Intervening Effects of Knowledge, Morality, Trust, and Benefits on Support for Animal and Plant Biotechnology Applications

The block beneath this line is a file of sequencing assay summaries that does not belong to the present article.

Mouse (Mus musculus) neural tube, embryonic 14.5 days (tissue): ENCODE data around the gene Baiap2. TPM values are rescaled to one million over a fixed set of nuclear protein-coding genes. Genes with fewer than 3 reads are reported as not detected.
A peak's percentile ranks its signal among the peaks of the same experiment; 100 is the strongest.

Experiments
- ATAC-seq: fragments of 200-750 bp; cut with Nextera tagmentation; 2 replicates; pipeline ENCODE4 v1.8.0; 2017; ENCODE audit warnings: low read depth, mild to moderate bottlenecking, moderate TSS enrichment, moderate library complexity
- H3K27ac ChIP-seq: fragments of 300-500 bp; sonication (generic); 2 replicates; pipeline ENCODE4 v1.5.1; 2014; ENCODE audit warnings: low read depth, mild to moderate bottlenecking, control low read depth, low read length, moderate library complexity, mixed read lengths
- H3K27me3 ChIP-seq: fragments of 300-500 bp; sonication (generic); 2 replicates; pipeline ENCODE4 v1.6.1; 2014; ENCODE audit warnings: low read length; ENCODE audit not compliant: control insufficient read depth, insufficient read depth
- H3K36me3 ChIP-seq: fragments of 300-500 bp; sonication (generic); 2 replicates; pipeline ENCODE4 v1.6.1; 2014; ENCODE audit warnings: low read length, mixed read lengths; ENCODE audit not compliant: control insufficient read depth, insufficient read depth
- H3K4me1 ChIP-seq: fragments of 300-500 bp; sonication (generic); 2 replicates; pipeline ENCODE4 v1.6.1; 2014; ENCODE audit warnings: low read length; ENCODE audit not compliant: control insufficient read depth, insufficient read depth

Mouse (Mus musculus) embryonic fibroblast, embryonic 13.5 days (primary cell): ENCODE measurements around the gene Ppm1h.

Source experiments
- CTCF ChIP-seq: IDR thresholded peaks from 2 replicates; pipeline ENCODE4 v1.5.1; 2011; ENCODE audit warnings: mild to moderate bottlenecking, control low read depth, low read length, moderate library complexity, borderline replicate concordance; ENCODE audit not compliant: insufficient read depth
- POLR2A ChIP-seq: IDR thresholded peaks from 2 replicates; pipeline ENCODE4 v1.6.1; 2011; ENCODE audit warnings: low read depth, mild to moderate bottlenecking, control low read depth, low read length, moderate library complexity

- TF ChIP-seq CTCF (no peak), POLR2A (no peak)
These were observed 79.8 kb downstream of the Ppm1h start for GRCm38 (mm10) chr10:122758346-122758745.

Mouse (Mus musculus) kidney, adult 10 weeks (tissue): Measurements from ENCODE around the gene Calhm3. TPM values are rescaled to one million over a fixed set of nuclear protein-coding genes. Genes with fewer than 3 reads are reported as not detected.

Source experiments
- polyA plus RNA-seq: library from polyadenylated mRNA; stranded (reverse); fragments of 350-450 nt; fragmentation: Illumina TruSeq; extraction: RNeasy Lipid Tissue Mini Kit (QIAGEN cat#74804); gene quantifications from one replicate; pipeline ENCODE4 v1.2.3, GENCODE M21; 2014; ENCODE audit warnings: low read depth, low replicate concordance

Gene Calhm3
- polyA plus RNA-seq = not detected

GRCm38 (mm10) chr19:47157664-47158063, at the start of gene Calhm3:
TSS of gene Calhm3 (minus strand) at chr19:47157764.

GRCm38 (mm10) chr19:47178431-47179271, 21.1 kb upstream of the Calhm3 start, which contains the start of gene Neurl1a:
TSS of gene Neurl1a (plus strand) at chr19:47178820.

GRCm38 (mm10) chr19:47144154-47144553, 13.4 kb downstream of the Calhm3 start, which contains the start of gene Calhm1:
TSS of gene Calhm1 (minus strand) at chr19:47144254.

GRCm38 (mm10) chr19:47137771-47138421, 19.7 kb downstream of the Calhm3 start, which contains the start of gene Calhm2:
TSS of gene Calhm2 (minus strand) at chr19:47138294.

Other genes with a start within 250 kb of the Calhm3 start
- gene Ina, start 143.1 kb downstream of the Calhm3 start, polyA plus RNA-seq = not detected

Data from a regional Southwest telephone survey in the United States (N= 432) were used to examine the intervening effects of knowledge, morality, trust, and benefits on support for animal and plant biotechnology applications. Results showed that perceptions of agricultural biotechnologies varied by the two applications—animals and plants. Respondents reported higher opposition to the genetic modification of animals, which is consistent with prior research. Results also indicated that morality and perceived benefits directly affected support for both animal and plant applications, but trust and knowledge only had indirect effects. Morality and perceived benefits accounted for most of the variance explained among the intervening variables. The effects of trust were mediated through perceived benefits. The effects of knowledge on support were mediated primarily through trust. The influence of sociodemographic and consumer behavior variables varied by application. Results lend support to several theoretical notions. First, the significance of perceived benefits supports that there is an inverse relationship between benefits and risks. Second, moral objections may outweigh perceived benefits for specific applications, and the genetic modification of animals is deemed to be more morally unacceptable than the genetic modification of plants. These findings demonstrate the need to understand more thoroughly the moral and ethical issues surrounding novel technologies. Third, this research supports the claim that trust is not a powerful predictor of perceptions of technological products, which is contrary to most risk perception research.
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